I totally recommend you read this author’s books. She has a way with words and knows how to capture her reader right from the start.
Grief: The Great Yearning is an emotional ride and I promise you, you will need a hankie when reading, but I am so glad I have read it and I wish Pat every success with this book.
— review written by Sylvia Kerslake
Excerpt from Grief: The Great Yearning
Day 39, Grief Journal
I detest this roller coaster of emotions, though it’s not a roller coaster since there are no ups, only downs. It’s more of a side-to-side shimmy.
I woke this morning in tears. I am still depressed. Still feel way too much mental and physical pain. Still scream for him.
Someone suggested that I concentrate on the enrichment he brought to my life and less on my loss. It’s too soon for that, though — even good memories bring about a spate of grief. I hate feeling so maimed. I hate feeling that there is no one just for me any more. I hate feeling so damn alone.
At the grief group yesterday a woman said she wished her divorced daughter would find someone to grow old with. As if that’s all that was necessary — to find someone. I did have someone to grow old with, and now I don’t. Even if I come out of this okay, he will still be dead, so how is that okay? Damn it! This is not the way our lives were supposed to be!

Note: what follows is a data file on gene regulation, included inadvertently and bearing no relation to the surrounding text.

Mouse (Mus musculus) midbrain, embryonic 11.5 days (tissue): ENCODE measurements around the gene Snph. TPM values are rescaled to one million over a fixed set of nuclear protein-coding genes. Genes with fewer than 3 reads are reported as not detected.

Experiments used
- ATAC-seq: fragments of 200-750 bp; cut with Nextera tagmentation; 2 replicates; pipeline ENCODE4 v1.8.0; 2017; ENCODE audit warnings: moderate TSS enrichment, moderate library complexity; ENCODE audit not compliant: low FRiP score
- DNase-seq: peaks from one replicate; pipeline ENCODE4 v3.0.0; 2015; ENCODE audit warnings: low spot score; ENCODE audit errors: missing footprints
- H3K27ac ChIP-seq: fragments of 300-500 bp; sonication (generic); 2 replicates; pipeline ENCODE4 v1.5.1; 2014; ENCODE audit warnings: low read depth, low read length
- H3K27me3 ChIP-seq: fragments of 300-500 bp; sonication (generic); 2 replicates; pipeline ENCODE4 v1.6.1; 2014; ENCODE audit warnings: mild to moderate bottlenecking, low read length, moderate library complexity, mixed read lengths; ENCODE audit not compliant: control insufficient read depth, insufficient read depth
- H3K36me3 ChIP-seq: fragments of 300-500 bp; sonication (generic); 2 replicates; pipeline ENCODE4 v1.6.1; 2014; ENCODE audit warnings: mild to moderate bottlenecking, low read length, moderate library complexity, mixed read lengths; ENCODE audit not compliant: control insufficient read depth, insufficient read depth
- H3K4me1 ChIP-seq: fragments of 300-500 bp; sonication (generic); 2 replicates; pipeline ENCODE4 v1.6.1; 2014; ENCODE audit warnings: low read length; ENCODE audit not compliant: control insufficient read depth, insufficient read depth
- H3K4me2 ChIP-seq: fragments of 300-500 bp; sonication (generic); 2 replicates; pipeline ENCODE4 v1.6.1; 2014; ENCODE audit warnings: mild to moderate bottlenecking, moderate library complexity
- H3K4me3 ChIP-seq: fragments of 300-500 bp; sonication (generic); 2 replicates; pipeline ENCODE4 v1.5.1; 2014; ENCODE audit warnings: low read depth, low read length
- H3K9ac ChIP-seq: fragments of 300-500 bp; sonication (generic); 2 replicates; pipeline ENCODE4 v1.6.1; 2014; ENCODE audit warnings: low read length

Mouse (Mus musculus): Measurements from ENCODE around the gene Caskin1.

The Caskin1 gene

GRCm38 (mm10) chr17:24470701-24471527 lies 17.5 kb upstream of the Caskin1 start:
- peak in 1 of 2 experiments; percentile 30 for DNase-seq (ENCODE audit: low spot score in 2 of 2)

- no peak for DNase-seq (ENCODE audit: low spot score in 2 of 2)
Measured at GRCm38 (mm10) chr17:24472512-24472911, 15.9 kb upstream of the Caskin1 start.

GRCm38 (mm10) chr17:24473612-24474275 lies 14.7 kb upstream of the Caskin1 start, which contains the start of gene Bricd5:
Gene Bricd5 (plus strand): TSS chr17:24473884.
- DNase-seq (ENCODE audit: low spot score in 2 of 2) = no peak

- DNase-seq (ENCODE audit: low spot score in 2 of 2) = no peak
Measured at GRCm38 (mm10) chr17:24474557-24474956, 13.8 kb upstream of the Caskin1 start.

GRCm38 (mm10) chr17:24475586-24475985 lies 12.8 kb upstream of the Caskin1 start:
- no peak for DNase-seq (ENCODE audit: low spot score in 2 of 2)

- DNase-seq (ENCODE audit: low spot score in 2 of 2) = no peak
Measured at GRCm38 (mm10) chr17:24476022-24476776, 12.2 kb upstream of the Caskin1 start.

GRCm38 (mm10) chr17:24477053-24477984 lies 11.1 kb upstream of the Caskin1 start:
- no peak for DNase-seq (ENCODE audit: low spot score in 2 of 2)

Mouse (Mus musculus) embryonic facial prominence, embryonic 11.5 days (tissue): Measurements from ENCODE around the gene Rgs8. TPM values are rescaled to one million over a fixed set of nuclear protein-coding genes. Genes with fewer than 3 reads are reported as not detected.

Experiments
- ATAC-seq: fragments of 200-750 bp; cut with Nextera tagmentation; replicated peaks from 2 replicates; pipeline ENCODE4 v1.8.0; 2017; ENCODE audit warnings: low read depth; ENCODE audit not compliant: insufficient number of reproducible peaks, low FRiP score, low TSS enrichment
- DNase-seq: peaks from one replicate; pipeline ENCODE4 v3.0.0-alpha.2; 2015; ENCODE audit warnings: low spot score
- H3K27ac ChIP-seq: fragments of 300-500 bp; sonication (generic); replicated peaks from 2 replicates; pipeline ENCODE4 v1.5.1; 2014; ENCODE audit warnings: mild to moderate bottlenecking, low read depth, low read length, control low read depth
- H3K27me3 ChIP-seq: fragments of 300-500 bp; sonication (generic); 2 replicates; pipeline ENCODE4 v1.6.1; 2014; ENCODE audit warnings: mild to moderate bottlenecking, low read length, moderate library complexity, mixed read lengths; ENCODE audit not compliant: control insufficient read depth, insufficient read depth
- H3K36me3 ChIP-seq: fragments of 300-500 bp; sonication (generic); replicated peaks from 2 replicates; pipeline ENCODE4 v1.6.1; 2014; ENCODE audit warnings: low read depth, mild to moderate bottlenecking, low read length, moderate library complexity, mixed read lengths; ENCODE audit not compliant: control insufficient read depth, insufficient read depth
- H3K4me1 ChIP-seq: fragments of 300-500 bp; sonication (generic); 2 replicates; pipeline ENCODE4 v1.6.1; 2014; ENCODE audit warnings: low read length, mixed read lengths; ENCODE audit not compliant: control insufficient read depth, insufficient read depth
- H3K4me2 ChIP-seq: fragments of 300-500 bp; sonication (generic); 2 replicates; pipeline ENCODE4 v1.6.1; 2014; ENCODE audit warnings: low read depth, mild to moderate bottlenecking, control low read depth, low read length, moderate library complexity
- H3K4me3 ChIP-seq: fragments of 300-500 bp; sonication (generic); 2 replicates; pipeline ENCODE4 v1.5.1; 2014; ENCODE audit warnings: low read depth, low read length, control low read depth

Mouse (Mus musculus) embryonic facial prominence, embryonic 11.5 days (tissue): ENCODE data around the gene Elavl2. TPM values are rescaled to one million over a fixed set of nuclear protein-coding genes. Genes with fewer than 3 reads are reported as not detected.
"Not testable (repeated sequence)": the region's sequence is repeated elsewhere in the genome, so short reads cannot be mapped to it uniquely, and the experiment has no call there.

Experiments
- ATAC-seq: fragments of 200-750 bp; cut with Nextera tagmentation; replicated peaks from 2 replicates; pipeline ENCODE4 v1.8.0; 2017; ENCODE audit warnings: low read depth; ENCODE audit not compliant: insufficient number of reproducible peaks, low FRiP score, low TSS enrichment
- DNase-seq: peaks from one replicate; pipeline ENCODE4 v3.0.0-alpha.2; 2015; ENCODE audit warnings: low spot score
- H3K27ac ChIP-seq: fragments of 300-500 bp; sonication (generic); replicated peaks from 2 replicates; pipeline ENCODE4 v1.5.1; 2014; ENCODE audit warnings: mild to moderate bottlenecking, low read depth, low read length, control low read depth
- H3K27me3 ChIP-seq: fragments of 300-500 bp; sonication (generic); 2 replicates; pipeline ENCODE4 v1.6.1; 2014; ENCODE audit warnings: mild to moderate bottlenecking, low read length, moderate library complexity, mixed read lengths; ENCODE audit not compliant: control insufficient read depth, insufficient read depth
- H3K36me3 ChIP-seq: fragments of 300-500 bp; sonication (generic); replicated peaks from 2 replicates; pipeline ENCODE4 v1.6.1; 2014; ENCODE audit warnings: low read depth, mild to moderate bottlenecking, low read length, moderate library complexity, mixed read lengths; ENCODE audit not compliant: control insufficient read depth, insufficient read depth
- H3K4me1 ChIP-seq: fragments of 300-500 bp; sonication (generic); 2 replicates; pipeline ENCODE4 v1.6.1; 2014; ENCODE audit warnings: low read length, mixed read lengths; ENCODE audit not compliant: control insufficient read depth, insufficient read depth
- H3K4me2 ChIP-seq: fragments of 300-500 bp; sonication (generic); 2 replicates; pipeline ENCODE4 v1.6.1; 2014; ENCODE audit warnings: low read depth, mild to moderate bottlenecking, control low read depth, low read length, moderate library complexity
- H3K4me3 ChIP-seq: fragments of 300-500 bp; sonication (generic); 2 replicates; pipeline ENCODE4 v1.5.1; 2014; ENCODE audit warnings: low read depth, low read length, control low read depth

I’ve been reading old Reader’s Digests, and boy, are those enough to scare a person half to death — stories of awful diseases, dreadful problems of aging, terrible accidents, all the horrors the world has to offer. And from now on, whatever happens to me, I’ll have to deal with it alone.
We always tried to be safe, to be healthy, and still, he got sick. A mutual acquaintance said to me, “How could he have let himself get sick like that?” What??!! As if he chose to get cancer. Sheesh. A woman at the grief group mentioned that this county has a higher than normal rate of cancer. Could that have been a factor? Even if it is, it doesn’t change anything.
I hope he didn’t suffer too much at the very end.
I miss him. I miss working with him, talking with him, watching movies with him, laughing with him. I miss our shared hopes for a better future. It’s a good thing I have so much to do — getting my car ready for the trip, getting ready for the yard sale—otherwise I’d just sit around feeling even sorrier for myself.
I have to steel myself to go on. I will not molder for the rest of my life. If I’m going to be here on Earth, I want to live, laugh, love. But not yet. I’m not ready to let go of my grief. It’s all I have left of him.